CF: OK. That was the only thing that-I mean, I love the idea, but the automatic updating of that kind of thing would be a very, very nice feature, so I don't have to constantly update it.

LP: Yeah. So this is coming, and you will need to hold your breath for just a few weeks.

CF: Well, it's good that you're thinking about it.

LP: Yeah. Well, it's been a long time. So actually, let me do a little bit of history here.

CF: OK.

LP: When I created WURFL about 10 years ago, I was working for a company called Openwave, and so doing WURFL was related to my job of working with developers and helping in the ecosystem around development on mobile applications and mobile websites. In 2007 when I joined AdMob, I was not dedicating 100 percent of my time to WURFL. So today I no longer work for AdMob, which has been acquired by Google. In the meantime, I've been consulting for other projects and 50 percent to 80 percent of my time was taken by the process that paid the bills.

So I was the guy that was doing WURFL, but I was not dedicating 100 percent of my time to WURFL, which in hindsight is a stupid thing to do. I mean, I created WURFL. The whole world is using it, people constantly come to me, oh, look, how can you figure this, can you support that, and so what's going to happen in the next few weeks? I'm starting a new company around WURFL, and I will only be doing WURFL. As part of this project, we are building a portfolio of new tools and among them also the one about remotely updating WURFL with some kind of a web-service approach to the program.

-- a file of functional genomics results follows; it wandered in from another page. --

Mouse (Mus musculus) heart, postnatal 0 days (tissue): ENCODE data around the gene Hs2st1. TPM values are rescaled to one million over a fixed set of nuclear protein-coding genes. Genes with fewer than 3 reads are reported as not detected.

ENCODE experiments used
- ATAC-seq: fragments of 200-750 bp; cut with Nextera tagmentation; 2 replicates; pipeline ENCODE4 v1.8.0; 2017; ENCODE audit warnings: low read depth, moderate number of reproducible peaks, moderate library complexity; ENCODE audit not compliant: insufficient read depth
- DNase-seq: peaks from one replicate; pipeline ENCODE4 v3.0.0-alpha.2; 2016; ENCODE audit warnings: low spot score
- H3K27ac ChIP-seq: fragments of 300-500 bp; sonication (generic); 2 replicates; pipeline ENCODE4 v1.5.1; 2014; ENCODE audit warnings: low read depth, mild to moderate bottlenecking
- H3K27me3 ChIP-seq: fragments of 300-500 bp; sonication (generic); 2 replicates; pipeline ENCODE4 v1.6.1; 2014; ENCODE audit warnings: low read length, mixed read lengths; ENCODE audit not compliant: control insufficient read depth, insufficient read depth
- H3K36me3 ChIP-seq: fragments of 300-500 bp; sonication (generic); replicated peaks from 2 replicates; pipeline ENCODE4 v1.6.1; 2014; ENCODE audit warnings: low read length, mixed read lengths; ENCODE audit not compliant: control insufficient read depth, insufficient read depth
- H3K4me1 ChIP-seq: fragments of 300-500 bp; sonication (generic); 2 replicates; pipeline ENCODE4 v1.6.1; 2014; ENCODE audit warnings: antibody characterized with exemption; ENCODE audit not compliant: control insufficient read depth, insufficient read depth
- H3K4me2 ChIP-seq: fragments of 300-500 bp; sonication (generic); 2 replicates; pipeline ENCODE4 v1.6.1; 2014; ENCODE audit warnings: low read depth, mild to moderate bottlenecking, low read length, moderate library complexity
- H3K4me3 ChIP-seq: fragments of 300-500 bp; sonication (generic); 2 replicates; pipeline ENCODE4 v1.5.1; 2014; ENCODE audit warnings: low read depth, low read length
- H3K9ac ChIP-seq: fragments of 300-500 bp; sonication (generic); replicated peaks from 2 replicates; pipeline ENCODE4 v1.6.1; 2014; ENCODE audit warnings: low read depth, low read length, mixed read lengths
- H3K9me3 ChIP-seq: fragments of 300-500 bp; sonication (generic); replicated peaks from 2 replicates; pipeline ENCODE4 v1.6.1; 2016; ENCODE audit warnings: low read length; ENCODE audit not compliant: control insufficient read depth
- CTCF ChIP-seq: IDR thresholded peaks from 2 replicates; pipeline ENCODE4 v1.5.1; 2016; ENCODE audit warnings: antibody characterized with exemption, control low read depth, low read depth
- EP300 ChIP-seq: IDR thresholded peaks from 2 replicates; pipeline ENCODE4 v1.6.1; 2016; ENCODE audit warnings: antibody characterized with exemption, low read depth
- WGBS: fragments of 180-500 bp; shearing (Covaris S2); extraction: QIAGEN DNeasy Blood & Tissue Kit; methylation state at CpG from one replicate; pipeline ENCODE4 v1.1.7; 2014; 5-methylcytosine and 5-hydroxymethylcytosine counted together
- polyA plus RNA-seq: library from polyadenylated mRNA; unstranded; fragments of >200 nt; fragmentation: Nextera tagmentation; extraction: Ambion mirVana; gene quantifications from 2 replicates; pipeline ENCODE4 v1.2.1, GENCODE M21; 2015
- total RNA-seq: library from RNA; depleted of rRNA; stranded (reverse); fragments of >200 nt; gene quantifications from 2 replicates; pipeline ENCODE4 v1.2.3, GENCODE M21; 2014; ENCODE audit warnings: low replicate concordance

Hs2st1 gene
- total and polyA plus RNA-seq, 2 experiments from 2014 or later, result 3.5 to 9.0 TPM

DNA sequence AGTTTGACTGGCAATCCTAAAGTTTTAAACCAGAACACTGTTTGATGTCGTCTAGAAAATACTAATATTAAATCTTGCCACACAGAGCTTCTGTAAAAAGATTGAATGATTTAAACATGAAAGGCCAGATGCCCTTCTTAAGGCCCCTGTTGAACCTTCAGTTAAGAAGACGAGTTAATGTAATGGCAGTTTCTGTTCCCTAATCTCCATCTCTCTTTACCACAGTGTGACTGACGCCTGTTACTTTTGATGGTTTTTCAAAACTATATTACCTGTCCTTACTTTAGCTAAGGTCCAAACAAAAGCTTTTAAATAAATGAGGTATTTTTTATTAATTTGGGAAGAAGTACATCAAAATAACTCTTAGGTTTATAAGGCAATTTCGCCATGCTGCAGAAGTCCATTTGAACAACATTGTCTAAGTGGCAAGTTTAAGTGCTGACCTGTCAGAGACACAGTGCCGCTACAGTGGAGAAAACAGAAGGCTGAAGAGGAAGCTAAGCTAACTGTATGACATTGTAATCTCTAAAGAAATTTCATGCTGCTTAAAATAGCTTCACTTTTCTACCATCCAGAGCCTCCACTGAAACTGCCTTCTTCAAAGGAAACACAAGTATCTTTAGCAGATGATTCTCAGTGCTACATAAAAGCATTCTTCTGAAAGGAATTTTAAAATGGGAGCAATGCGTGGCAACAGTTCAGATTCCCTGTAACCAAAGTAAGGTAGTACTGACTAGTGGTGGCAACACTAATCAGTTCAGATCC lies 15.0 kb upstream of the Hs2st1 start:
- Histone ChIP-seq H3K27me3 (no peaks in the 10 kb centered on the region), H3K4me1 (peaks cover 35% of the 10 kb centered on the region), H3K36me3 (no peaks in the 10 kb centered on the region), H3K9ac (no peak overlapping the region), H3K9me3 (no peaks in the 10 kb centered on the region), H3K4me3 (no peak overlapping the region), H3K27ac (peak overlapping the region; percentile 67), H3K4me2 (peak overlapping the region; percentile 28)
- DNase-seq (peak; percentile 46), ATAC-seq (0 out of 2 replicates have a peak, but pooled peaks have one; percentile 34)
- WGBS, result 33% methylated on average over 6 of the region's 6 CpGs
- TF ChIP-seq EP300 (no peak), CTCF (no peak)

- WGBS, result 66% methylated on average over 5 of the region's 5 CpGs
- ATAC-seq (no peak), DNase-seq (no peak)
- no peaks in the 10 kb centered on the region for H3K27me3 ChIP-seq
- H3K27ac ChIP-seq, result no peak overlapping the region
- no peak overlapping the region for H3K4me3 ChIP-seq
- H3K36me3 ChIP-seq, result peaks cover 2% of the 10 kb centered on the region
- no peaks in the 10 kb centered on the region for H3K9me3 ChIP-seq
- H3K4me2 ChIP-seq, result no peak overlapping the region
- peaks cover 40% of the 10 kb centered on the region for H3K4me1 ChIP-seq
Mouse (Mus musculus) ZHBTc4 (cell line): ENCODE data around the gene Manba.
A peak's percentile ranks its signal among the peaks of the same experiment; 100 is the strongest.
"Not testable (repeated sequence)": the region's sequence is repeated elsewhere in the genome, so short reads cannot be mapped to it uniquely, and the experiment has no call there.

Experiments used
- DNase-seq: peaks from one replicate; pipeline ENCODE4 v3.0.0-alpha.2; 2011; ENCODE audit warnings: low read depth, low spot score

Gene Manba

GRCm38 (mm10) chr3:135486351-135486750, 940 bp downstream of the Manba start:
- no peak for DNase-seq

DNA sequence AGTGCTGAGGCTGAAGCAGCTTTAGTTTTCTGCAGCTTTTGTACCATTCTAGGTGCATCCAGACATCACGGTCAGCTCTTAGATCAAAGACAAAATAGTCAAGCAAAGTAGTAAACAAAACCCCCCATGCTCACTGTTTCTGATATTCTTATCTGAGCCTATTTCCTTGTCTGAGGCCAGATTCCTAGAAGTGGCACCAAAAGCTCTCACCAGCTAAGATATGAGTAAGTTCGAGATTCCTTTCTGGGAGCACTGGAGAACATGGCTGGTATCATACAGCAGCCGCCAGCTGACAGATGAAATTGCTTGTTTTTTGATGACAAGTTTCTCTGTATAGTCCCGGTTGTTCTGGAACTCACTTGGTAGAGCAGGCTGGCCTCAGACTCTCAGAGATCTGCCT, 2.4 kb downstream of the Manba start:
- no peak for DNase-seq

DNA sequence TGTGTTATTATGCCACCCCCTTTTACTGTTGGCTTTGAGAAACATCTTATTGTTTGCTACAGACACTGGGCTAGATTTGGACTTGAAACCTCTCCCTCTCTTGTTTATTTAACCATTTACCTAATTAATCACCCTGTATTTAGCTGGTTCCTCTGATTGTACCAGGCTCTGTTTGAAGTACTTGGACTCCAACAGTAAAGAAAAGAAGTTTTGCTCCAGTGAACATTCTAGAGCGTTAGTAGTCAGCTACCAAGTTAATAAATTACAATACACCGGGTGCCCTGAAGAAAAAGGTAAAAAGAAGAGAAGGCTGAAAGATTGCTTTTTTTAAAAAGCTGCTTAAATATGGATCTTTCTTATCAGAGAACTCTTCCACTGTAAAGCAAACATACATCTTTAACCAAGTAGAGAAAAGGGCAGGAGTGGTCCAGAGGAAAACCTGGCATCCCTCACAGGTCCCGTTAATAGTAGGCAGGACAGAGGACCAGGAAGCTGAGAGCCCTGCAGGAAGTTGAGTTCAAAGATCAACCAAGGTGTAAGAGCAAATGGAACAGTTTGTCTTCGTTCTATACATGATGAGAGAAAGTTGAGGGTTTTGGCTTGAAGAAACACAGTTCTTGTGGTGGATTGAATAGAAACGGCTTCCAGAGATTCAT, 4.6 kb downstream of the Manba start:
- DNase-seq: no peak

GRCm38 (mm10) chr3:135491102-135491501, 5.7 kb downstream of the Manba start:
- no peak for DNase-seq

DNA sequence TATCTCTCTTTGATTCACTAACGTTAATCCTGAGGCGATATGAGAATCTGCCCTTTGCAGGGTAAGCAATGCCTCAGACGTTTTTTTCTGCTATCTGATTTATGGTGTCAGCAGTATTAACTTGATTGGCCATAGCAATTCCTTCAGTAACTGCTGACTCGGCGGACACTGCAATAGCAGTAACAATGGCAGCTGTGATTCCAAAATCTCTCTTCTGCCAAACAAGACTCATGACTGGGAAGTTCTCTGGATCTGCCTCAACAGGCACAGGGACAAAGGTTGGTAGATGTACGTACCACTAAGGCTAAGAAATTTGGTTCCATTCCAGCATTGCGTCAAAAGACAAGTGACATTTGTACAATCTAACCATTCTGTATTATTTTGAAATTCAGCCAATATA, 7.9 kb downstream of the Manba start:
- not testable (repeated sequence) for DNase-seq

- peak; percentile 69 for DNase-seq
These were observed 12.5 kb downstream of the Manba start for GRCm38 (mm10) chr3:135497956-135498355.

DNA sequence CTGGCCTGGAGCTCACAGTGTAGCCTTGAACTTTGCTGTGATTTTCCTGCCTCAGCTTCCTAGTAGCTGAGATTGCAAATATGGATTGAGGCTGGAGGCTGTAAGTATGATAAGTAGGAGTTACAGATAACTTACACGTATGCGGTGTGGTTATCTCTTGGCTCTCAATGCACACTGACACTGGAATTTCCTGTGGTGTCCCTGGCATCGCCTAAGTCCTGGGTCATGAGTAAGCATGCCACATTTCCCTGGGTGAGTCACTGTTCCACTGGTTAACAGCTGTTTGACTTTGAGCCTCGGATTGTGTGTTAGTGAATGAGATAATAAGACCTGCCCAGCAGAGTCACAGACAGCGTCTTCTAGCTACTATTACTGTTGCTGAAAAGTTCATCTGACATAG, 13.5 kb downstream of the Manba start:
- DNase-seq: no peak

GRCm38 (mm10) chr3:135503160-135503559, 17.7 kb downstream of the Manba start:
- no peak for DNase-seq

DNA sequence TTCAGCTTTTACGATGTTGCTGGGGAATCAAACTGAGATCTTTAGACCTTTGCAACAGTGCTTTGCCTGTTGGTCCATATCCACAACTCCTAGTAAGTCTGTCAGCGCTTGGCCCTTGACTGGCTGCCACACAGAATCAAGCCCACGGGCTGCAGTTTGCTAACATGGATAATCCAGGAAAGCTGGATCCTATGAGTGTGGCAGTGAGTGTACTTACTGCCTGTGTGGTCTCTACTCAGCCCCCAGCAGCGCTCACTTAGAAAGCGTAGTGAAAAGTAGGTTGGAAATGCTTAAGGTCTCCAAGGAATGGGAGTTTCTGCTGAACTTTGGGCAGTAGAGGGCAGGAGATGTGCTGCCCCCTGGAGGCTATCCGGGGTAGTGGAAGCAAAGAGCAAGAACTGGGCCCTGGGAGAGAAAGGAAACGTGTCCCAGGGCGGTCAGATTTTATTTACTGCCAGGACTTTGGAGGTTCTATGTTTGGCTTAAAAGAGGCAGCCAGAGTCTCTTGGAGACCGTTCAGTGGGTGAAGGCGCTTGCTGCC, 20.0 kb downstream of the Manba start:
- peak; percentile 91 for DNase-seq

CF: That's awesome.

LP: So to summarize, small shops that are totally OK with the free and open source approach will still have access to WURFL. Companies who like the idea of an open project but are OK with throwing some money at the problem of getting commercial, professional support for the tool, they're going to get it, too.

RC: How many devices are currently in your repository?

LP: That's a very good question. So if we talk about devices, I'll say in the order of 7,000.

RC: Wow.

CF: I didn't even know there were that many devices on the market.

LP: Well, to be fair, this process has been going on for like 10 years. So a lot of the devices there you will only find they should go to Washington, D.C., and in the Smithsonian museum.

RC: So yeah, you were talking about like back in the Nokia 6000 class WAP phones.

LP: The very first device was the Nokia 7110, which was really what we called the banana phone here in Europe. Anyway, it's 7,000 if you talk about make and models, but something that you should know is that certain devices are available on the market with a lot of different firmware variations. So you may find that the same device is available with 20 firmware variations, plus some devices will also have the localization and user agent's clique, plus some operators will modify the user agent to have gateway information.

RC: Right.